"Nothing happened going north and long before we sighted the Highlands we picked up New York and Dale sent in our reports. It seemed a mighty wonderful thing to me and nothing but wireless was on my mind ‘till we were in port. After we had docked and everything was shipshape I ran over to Weehawken to see an old friend who was skipper of a big tramp. I ran across him aboard his ship, chinning with some dark, black-haired chaps I knew must be Spanish-Americans, and so I sat down and smoked his cigars and drank his beer until he was through.

I'd been to sea with Carmody—big, red-faced, jolly chap he was—and liked him first rate, and whenever we were both in port I always managed to see him. Carmody owned his ship the Tortuga—and I always jollied him about her. Told him 'twas the best name he could have given her—Tortuga meaning turtle, you know—for she couldn't make over eight knots and she was a turtle-decked old hooker, too; but a mighty good safe sea boat and a whale for cargo, and sweeter engines I've never seen.

"Jerry was mighty glad to see, me all right, and, like old shipmates, we got busy swapping yarns—all about cargoes, ships and skippers, you know and I began to give Carmody a yarn about my wireless.

"'That's what you want, Jerry,' I said, 'with a boat as slow as the old turtle it would be a godsend to let your folks know you hadn't foundered or drifted off your course.'

"He laughed a bit; but he didn't take the matter seriously and started in to tell me about his last trip, and his next cargo.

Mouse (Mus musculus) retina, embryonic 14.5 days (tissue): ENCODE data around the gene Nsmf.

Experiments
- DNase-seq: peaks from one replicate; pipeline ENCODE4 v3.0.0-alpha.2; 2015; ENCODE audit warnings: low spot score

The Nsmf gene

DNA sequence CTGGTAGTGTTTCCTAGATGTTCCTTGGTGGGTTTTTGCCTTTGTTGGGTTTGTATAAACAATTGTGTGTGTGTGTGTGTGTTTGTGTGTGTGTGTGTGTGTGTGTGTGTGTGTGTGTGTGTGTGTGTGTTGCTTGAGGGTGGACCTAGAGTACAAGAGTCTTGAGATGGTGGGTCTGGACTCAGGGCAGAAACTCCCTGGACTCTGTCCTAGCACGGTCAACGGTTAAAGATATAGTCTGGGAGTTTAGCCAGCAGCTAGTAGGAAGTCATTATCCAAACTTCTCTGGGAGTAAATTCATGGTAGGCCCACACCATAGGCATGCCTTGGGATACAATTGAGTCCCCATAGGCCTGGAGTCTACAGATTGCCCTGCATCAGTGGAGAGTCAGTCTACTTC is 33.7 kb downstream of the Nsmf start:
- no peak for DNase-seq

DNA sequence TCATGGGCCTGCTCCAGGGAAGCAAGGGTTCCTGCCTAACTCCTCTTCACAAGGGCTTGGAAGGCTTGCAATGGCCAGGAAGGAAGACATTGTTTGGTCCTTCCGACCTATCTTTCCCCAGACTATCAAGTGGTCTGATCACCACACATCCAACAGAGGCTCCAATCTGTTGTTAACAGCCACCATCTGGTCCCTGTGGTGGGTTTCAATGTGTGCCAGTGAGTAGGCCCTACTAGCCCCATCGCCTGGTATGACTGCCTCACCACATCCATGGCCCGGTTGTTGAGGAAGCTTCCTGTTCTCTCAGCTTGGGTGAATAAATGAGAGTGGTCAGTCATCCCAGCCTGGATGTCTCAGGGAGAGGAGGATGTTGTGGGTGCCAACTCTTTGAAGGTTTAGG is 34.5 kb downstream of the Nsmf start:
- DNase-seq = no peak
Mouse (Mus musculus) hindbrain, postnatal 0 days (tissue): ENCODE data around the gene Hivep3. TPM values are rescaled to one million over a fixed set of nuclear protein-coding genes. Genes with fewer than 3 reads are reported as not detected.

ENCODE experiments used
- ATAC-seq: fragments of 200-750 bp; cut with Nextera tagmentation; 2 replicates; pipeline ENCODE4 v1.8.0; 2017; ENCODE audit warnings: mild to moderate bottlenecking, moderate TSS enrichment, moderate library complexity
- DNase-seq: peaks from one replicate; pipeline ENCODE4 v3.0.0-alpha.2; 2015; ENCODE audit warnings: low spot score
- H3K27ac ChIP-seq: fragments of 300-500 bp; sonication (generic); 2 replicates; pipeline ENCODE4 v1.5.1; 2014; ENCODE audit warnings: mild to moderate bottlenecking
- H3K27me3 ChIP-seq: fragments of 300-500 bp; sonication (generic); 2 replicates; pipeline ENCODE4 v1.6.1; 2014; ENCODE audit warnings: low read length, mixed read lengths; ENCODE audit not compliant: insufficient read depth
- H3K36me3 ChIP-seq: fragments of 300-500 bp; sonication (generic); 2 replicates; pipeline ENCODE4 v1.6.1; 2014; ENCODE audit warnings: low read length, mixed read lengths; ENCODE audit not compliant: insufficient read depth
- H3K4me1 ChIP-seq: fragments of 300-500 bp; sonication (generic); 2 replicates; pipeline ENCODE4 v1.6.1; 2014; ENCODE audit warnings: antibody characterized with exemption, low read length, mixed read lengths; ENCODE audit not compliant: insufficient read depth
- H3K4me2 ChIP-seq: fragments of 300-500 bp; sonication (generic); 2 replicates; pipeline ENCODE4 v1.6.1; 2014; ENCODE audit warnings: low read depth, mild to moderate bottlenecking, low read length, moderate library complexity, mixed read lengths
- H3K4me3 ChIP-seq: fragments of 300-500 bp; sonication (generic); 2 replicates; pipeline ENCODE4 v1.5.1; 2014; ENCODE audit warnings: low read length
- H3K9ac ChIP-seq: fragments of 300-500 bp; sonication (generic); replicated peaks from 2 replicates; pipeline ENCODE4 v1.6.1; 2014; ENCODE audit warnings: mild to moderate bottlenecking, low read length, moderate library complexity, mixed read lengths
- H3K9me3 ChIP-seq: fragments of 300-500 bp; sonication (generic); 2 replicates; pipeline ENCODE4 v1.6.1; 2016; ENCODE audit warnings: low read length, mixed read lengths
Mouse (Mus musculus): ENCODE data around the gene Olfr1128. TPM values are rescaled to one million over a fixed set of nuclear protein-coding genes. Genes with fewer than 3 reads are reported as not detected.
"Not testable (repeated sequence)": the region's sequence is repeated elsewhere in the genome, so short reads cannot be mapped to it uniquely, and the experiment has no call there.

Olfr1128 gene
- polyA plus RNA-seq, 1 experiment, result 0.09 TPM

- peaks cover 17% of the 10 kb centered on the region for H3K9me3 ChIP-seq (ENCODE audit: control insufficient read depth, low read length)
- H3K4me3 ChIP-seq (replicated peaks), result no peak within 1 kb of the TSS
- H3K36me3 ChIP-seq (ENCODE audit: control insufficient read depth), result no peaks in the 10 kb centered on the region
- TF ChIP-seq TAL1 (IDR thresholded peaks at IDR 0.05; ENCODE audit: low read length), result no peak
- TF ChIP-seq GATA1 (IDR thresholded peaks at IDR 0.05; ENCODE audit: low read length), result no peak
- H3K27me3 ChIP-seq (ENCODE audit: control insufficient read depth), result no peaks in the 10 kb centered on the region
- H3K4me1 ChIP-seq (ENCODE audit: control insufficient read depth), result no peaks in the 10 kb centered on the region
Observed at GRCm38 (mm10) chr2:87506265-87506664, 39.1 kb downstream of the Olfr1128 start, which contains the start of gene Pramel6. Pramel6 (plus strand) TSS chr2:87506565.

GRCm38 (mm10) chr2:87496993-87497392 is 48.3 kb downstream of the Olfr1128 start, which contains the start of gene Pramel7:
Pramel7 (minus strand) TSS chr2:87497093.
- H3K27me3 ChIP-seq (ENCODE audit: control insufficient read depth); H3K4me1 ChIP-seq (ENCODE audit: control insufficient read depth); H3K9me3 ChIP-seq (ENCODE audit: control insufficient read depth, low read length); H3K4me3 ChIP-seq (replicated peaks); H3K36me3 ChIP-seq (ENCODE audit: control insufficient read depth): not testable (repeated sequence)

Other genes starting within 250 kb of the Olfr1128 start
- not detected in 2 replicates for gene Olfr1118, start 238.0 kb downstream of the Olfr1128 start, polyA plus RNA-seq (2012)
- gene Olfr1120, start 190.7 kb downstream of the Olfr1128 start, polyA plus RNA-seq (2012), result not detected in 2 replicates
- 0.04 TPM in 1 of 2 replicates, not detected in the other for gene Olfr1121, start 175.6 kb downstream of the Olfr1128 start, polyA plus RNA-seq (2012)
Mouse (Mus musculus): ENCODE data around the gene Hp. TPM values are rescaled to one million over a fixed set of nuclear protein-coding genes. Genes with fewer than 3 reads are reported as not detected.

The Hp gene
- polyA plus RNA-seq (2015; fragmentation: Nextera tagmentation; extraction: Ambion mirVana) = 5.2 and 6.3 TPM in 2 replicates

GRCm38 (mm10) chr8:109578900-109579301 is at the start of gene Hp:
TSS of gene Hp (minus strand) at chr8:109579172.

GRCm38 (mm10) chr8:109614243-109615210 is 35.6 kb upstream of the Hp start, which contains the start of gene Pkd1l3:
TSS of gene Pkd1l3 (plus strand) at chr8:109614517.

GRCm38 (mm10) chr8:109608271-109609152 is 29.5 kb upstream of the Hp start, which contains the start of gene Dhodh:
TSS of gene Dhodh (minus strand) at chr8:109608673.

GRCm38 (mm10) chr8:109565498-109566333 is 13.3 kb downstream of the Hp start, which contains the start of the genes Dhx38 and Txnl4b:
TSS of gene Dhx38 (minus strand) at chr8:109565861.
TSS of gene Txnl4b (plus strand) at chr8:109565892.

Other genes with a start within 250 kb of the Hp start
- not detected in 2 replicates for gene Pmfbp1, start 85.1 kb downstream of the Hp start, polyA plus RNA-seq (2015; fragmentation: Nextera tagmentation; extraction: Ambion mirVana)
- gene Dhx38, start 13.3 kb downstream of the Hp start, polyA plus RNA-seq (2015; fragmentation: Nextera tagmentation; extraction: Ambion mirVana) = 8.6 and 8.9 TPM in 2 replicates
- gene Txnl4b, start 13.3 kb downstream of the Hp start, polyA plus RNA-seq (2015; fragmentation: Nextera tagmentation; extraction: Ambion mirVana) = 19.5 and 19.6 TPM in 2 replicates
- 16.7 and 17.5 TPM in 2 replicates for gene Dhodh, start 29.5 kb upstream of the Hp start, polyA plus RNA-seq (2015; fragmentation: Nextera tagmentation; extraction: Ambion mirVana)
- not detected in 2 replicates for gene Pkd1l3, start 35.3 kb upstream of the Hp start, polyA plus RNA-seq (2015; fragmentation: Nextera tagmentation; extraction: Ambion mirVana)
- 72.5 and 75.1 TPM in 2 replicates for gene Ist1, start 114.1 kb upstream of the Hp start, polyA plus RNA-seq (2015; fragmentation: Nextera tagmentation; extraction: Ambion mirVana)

" 'I'll give you ten guesses, Frank,’ he says, ‘and I'll wager my new sextant you don't hit it right as to what my cargo's going to be.'

" 'It's no use my trying, then, Jerry,' I laughed. 'I know you too well to think you'd bet a sixpence if there was any chance of losing. So out with it and show your colors, mate!'

" 'It's gunpowder and dynamite!' he blurts out! 'The Spigs you just saw are some of the junta that's kicking up a shindy down on the coast and they've chartered to Tortuga to carry down their explosives.'

"'Great Scot, man!' says I, ‘you're running risk of confiscation. You're violating neutrality laws and turning filibuster!'

“'No, I'm not, son,' says he. 'I sail from here with a mixed cargo for the islands and ship the sinew's of war outside the three-mile limit. The pay's fine and the Dons take all the risk.

“'Well,’ I said, a bit relieved, 'I'm mighty glad they're making it worth your while; but how are the folks at home, Jerry?'

"You see, I had an interest in Carmody's family, for Kitty and I were engaged, and were just waiting a bit before getting spliced and starting on a cruise of our own.

" 'Fine and dandy, Frank,' said Jerry, giving me a dig in the ribs. Come out to the house for dinner and spend the time you're in port with us. The missus will be as glad as I am to see you, and you know how 'tis with Kitty. It's getting along in the day, and there's nothing more to keep me; so fetch your traps and we'll be homeward bound in no time.'

"Well, after dinner, Kitty began telling me how worried she and her mother were over Carmody's new cargo, for while Jerry was mum as a clam to outsiders, he had no secrets at home.'

" 'Suppose the Tortuga should catch afire,' says Kitty. 'Just think what would happen! I'll not sleep a wink until we hear she's discharged that awful cargo."

"That gave me an idea, and I told her all about my wireless, and we called in her mother and between the three of us we tried to talk Jerry into putting an outfit on his ship.

"'Can't afford it,’ he declared. ‘The cost would wipe out all the profits, and I'd have to hire an operator besides.'